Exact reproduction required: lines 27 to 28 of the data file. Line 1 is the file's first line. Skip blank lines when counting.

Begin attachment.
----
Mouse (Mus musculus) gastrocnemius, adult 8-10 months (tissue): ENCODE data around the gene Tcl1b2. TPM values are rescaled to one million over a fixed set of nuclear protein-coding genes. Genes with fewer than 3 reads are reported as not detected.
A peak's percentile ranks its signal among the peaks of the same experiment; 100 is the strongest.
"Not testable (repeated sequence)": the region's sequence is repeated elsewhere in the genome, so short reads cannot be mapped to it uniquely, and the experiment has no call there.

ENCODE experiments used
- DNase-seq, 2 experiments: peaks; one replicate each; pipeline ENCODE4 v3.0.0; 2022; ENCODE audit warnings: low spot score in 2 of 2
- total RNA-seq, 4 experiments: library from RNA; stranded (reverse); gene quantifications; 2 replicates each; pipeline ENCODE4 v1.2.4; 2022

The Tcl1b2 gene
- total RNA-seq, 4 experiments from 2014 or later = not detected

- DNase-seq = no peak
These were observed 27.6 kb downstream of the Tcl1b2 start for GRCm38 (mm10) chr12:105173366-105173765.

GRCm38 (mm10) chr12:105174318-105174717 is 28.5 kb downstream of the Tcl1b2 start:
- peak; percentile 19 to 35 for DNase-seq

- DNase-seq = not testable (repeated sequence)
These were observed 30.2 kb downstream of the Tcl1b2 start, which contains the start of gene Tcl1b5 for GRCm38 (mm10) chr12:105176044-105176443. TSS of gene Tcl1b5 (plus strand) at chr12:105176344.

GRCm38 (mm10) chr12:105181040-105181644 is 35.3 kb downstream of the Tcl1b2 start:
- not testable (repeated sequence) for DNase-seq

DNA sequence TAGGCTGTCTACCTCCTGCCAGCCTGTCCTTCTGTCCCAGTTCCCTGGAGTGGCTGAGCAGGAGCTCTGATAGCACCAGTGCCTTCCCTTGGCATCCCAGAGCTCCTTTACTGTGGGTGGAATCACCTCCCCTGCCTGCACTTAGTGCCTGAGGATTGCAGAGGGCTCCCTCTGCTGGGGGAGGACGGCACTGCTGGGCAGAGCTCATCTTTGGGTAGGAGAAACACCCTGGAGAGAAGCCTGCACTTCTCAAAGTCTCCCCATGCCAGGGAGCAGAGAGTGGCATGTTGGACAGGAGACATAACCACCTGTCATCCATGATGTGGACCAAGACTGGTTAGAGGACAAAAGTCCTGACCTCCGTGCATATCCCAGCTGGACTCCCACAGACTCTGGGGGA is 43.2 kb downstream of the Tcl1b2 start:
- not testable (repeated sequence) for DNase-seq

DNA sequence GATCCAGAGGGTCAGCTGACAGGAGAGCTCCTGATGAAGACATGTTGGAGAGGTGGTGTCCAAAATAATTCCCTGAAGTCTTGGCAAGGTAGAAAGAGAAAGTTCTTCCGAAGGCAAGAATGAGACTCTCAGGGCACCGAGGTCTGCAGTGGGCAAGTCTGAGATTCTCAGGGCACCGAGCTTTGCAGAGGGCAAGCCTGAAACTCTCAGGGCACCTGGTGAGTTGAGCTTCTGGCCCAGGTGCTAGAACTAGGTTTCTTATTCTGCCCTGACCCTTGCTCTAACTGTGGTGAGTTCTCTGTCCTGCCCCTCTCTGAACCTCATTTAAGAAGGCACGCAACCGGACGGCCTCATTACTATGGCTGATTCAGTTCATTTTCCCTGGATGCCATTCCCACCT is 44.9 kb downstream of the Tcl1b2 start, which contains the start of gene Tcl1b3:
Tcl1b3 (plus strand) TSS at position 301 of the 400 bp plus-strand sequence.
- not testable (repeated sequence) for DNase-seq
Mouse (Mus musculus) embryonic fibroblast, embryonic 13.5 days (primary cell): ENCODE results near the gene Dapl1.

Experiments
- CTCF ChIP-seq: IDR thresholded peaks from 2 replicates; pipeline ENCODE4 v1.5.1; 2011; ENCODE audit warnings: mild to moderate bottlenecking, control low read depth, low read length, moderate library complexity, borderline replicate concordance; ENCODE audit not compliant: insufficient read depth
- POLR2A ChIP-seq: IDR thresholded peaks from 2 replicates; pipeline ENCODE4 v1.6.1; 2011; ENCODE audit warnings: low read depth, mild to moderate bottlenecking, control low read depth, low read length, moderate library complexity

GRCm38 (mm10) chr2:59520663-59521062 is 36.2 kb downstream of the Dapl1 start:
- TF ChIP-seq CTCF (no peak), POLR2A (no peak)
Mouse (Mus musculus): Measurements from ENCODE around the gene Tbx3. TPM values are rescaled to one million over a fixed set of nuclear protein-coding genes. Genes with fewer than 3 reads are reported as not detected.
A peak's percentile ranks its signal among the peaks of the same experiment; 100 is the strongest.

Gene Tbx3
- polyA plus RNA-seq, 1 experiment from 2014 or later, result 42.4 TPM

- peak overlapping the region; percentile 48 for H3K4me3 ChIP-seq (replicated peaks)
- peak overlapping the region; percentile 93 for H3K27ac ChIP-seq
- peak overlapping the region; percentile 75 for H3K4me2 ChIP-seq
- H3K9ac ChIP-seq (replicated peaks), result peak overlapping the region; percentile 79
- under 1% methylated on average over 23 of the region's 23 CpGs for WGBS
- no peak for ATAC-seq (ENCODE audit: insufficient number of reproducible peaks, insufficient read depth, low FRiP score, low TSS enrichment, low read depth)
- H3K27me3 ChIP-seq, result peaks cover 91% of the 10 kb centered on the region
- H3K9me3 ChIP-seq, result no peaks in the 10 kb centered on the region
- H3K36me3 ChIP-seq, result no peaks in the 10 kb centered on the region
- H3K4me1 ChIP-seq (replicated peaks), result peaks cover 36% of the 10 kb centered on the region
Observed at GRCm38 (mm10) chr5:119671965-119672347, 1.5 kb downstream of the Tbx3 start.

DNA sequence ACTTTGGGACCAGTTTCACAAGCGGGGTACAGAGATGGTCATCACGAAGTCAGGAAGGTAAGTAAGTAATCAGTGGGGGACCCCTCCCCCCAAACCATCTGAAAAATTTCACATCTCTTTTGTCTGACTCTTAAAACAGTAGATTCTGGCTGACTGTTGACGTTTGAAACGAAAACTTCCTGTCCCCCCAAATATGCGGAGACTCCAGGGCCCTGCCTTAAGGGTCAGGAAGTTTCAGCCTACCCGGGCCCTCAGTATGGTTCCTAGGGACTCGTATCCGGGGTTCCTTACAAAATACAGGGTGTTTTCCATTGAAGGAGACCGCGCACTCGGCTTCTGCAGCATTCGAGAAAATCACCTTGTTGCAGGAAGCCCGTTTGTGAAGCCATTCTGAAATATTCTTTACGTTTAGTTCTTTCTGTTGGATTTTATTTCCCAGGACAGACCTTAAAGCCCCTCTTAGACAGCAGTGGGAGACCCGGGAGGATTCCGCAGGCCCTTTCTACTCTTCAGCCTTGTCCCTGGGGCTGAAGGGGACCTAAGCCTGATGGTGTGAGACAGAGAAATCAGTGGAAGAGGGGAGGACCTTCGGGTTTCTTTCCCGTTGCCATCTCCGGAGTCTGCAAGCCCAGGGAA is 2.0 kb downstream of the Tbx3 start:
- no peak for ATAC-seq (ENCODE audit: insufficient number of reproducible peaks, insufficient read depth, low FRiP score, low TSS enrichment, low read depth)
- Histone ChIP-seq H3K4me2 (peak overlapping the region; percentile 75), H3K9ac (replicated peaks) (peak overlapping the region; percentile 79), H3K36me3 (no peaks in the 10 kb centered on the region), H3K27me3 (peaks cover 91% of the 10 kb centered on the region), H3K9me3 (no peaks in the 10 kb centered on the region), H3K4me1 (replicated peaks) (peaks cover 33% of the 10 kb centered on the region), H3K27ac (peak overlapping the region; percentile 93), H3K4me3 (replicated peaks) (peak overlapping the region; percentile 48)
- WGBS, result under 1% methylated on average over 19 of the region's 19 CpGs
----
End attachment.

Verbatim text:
- TF ChIP-seq CTCF (no peak), POLR2A (no peak)
Mouse (Mus musculus): Measurements from ENCODE around the gene Tbx3. TPM values are rescaled to one million over a fixed set of nuclear protein-coding genes. Genes with fewer than 3 reads are reported as not detected.